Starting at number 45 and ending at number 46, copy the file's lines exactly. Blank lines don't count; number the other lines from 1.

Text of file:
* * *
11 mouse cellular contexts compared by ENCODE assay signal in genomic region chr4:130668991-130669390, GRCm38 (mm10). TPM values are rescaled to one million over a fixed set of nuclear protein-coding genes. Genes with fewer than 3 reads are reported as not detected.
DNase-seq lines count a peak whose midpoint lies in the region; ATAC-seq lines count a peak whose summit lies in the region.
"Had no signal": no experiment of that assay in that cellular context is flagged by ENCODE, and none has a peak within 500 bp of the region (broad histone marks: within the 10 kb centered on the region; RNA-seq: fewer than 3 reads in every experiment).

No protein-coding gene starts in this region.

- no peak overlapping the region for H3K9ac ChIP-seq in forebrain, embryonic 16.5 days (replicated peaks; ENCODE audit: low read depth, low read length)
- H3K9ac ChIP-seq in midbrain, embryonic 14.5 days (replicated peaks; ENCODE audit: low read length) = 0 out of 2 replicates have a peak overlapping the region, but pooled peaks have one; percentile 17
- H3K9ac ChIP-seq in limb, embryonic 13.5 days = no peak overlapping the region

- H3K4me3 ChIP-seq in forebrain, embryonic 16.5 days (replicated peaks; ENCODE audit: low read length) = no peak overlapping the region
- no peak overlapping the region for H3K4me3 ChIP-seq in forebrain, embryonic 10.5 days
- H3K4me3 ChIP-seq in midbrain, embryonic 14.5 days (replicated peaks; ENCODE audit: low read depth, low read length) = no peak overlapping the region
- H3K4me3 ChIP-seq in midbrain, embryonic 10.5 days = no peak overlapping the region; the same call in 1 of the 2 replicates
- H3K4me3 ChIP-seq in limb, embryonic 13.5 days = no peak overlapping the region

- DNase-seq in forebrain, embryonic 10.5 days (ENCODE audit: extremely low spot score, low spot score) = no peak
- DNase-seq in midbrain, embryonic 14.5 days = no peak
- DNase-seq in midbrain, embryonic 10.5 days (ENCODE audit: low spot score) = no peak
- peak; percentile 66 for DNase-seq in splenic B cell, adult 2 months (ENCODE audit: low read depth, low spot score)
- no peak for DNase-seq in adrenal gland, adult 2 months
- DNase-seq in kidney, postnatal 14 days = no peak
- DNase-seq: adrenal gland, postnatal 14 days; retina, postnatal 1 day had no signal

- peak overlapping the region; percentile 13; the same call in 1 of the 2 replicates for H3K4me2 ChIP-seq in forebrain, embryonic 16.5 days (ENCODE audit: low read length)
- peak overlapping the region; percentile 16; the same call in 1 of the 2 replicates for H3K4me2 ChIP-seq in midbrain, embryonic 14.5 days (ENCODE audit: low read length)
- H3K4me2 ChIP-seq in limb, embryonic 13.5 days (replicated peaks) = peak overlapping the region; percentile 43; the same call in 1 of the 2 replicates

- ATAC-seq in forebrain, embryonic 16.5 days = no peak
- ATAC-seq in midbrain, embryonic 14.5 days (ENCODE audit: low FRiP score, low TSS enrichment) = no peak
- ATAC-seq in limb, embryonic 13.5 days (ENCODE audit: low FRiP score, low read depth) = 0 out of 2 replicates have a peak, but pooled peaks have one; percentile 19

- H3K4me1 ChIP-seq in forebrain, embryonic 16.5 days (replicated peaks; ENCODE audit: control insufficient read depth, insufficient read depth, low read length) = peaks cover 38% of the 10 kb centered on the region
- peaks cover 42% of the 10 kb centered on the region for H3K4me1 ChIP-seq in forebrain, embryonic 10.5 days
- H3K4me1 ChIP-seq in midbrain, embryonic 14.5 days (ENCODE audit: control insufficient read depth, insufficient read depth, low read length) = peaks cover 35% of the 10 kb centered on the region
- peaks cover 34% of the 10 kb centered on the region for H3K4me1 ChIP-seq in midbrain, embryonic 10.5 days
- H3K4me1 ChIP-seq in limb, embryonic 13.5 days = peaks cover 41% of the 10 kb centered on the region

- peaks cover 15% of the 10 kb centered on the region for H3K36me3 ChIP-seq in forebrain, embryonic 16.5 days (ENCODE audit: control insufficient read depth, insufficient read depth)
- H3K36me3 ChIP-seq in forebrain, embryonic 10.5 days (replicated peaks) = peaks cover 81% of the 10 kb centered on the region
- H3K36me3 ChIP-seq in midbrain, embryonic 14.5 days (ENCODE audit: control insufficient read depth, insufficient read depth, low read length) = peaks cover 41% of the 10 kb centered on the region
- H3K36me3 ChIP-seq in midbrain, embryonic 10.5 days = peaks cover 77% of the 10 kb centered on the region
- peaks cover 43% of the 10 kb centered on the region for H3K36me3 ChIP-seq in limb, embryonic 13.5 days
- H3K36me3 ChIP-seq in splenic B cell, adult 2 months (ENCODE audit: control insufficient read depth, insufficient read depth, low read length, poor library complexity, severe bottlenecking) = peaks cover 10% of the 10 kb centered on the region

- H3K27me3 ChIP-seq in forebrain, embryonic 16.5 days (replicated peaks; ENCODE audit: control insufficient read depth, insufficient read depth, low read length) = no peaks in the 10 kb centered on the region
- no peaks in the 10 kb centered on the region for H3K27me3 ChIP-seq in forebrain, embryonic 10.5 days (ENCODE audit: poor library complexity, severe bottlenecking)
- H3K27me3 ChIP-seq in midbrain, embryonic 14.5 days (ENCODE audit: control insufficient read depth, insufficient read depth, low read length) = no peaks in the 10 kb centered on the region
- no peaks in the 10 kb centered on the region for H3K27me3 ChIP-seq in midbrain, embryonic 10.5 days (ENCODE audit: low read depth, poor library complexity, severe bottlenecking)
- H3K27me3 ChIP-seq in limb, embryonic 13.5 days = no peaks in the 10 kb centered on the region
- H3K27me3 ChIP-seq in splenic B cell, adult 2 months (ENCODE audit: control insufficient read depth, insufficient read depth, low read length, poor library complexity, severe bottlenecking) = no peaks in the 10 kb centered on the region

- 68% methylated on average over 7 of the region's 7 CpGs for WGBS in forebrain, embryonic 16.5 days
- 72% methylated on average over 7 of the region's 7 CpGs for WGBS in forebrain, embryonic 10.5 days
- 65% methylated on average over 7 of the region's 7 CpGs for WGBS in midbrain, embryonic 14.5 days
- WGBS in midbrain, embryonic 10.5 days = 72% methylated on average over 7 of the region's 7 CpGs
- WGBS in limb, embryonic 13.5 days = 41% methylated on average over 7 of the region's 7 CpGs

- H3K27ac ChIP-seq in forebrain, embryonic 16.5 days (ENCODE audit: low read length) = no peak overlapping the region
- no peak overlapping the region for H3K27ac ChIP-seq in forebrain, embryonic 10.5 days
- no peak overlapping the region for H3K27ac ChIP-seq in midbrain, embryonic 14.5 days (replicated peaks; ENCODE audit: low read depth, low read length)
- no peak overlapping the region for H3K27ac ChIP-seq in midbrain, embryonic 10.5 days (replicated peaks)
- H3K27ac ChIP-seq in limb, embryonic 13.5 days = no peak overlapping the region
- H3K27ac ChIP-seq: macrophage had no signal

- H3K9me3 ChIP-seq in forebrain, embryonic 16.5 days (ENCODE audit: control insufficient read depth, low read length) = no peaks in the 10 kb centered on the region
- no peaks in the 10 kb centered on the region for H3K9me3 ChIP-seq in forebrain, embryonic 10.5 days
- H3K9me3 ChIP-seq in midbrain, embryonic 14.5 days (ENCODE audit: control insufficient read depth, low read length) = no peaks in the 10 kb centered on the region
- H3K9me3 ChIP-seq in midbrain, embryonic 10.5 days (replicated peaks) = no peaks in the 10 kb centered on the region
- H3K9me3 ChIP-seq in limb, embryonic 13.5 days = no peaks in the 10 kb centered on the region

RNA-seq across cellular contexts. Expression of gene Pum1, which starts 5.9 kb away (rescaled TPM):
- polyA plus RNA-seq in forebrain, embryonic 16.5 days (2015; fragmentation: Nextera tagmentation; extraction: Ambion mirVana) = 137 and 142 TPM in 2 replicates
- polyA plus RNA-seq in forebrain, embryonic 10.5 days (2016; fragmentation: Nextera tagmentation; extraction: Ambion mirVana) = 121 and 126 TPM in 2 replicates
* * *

- 65% methylated on average over 7 of the region's 7 CpGs for WGBS in midbrain, embryonic 14.5 days
- WGBS in midbrain, embryonic 10.5 days = 72% methylated on average over 7 of the region's 7 CpGs